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Sea otter studies in Glacier Bay National Park and Preserve: annual report 2002

January 1, 2003

Since 1995, the number of sea otters in Glacier Bay proper has increased from around 5
to more than 1200. Sea otter distribution is mostly limited to the Lower Bay, south of
Sandy Cove, and is not continuous within that area. Concentrations occur in the vicinity
of Sita Reef and Boulder Island and between Pt. Carolus and Rush Pt. on the west side of
the Bay, although there have been occasional sightings north of Sandy Cove (Figure 1).
Large portions of the Bay remain unoccupied by sea otters, but recolonization is
occurring rapidly.

Most prey recovered by sea otters in Glacier Bay are ecologically, commercially, or
socially important species. In 2002 sea otter diet consisted of 35% clam, 26% mussel,
3% crab, 3.0% snail, 2% starfish, 11% urchins, 2% other, and 20% unidentified.
Dominant clam species include the butter clam, Saxidomus gigantea, the Greenland
cockle, Serripes groenlandicus, and the littleneck clam, Protothaca staminea. Urchins
are primarily green urchins, Strongylocentrotus droebachiensis, and the mussel is
Modiolus modiolus. Crabs observed in 2002 include the Dungeness, Cancer magister,
the kelp crab Pugettia gracilis, and the helmet crab, Telmessus cherigonus. Although we
characterize diet at broad geographic scales, we have previously found diet to vary
between sites separated by as little as several hundred meters. Dietary variation among
and within sites can reflect differences in prey availability as well as individual
specialization.

We estimated species composition, density, biomass, and sizes of subtidal clams, urchins,
and mussels at 13 sites in Glacier Bay and 5 sites in nearby Port Althorp, where sea otters
have been present for at least 20 years. All sites were selected based on the presence of
abundant clam siphons and the absence of sea otters (Glacier Bay) or abundant shell litter
and the presence of sea otters (Port Althorp). Glacier Bay sites were selected to achieve a
broad geographic sample of dense subtidal clam beds within Glacier Bay prior to
occupation and foraging by sea otters. Port Althorp sites were chosen to achieve a
representative sample of subtidal clam beds already under prolonged foraging pressure by
sea otters. There was no direct evidence of otter foraging at any of our Glacier Bay
sampling sites.

In Glacier Bay, we sampled 15,338 bivalves (average of 1,180/site) representing 14
species of clam, 2 species of mussel, and a single scallop and we sampled 6,917 urchins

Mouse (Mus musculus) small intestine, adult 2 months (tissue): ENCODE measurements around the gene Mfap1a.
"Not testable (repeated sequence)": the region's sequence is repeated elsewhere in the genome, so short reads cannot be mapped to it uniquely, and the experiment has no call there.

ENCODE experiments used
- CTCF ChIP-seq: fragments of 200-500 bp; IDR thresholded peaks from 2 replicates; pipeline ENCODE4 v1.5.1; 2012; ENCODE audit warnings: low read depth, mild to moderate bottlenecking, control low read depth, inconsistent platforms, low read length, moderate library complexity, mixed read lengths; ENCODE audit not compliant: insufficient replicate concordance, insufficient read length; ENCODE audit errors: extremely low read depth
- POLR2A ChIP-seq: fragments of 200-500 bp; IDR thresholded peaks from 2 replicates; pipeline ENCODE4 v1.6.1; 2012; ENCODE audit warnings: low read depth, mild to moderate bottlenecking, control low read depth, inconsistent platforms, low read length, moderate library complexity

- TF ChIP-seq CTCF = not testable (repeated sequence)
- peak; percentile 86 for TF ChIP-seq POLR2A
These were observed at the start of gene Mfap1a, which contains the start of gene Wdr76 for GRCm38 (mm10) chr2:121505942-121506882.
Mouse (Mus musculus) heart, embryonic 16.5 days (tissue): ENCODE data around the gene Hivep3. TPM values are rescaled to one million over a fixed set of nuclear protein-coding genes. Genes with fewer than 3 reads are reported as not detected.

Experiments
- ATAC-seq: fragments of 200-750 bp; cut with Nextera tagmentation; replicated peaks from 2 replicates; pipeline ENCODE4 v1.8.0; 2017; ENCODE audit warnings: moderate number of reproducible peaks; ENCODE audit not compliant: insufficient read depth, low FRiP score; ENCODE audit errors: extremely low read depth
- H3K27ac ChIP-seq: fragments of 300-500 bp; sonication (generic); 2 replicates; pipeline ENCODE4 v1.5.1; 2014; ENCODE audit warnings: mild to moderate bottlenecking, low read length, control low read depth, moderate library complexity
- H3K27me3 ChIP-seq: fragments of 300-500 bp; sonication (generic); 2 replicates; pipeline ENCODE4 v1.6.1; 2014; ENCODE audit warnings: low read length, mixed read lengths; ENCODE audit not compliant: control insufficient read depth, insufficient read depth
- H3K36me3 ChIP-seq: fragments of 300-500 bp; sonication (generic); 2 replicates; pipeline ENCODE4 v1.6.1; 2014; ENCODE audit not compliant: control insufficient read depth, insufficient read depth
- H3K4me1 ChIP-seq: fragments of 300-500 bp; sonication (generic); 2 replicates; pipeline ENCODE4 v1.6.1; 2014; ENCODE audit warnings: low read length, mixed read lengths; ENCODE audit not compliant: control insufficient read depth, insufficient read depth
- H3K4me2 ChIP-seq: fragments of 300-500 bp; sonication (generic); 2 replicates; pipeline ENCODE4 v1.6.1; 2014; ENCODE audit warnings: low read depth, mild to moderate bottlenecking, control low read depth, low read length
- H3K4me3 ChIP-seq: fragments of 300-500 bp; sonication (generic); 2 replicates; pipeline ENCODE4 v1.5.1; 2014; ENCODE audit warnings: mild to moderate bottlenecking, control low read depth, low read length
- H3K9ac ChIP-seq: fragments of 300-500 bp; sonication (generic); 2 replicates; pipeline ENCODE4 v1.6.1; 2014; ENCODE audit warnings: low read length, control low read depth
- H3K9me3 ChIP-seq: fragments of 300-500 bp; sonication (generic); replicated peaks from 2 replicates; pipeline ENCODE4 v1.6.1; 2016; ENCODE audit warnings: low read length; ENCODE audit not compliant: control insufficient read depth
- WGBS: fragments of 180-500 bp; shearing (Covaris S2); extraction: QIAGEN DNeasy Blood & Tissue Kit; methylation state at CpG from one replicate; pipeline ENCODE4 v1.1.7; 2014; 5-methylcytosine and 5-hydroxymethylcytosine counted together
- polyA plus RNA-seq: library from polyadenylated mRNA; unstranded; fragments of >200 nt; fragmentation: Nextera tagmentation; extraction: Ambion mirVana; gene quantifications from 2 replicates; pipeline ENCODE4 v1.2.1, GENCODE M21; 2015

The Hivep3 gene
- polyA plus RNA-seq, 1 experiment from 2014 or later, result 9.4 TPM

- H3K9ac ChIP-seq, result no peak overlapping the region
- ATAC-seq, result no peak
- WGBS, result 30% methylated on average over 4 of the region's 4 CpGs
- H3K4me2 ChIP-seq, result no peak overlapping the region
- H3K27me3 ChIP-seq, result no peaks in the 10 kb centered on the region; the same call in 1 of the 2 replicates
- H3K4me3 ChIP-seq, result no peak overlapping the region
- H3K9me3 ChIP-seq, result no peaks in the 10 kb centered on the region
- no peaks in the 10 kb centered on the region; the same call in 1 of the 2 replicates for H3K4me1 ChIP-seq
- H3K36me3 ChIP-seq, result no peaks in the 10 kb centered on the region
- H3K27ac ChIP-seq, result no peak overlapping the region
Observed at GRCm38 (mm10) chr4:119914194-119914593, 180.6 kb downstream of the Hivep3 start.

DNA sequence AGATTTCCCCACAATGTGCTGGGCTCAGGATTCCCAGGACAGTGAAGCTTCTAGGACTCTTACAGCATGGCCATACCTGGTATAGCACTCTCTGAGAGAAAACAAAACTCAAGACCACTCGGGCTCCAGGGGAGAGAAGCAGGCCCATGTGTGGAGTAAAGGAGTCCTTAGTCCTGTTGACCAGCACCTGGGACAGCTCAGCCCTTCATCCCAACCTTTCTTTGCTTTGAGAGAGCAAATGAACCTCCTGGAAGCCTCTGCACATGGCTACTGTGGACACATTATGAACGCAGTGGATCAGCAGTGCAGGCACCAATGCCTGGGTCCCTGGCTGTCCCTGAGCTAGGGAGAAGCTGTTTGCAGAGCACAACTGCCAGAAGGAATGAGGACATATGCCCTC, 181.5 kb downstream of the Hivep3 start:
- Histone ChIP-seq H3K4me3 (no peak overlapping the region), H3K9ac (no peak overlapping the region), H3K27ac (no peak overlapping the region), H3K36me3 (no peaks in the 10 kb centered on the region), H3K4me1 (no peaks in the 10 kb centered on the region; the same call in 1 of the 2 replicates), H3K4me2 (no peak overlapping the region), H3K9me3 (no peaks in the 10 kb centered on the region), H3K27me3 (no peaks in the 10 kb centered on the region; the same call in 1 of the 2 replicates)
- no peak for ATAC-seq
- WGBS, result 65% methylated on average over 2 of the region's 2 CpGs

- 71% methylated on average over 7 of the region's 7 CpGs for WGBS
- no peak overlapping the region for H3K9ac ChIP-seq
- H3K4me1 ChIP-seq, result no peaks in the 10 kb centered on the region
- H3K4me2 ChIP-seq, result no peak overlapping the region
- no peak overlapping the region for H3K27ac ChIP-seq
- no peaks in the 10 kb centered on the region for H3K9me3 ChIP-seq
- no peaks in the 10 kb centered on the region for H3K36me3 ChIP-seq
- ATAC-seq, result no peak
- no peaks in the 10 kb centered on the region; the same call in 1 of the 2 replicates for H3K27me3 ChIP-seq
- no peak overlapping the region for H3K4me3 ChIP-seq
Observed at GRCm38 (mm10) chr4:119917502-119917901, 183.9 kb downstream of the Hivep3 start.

(average of 513/site). In Port Althorp, we sampled 1,034 bivalves (average of 207/site)
representing 14 species of clam. We found only 5 urchins, all S. droebachiensis. Mean
densities and biomass of all subtidal clams were significantly greater in Glacier Bay (59.2
and 99/0.25m2
compared to Port Althorp (10.3 and 5.8/0.25m2
(p<0.002 for both).

Our contrasts of subtidal clam populations between Glacier Bay and Port Althorp suggest
that clam densities will likely decline by about a factor of six and that clam biomass
estimates will decline by more than a factor of ten. Numerically dominant species of
clams, P. staminea, S. gigantea, Macoma sp. and Mya sp. were all significantly greater in
density and biomass in Glacier Bay, while C. nutalli density was low but significantly
higher in Port Althorp. Subtidal clam species diversity was significantly greater in Port
Althorp compared to Glacier Bay, although this may simply reflect habitat differences.
Sea urchin densities were high in Glacier Bay, while in Port Althorp urchins were
virtually absent.

Sea otters are now well established in limited areas of the lower portions of Glacier Bay.
It is likely that distribution and numbers of sea otters will continue to increase in Glacier
Bay in the near future. Glacier Bay supports large and diverse populations of clams that
are largely unexploited by sea otters at present. It is predictable that the density and sizes
of clam populations will decline in response to otter predation. This will result in fewer
opportunities for human harvest, but will also trigger ecosystem level changes, as prey
for other predators, such as octopus, sea stars, fishes, birds and mammals are modified.
Sea otters will also modify benthic habitats through excavation of sediments required to
extract burrowing infauna such as clams. Effects of sediment disturbance by foraging sea
otters are not understood. Glacier Bay also supports large populations of other preferred
sea otter prey, such as king (Paralithodes sp.), tanner (Chionoecetes sp.) and dungeness
(Cancer magister) crabs and green sea urchins (S. droebachiensis). As the colonization
of Park waters by sea otters continues, it is also likely that dramatic changes will occur in
the species composition, abundance, and size class distribution of many components of
the nearshore marine ecosystem. Many of the changes will occur as a direct result of
predation by sea otters. Others will result from indirect or cascading effects of sea otter
foraging, such as increased kelp production and modified prey availability for other
nearshore predators. Without recognizing and quantifying the extent of change initiated
by the colonization of Glacier Bay by sea otters, management of nearshore resources will
be severely constrained for many decades.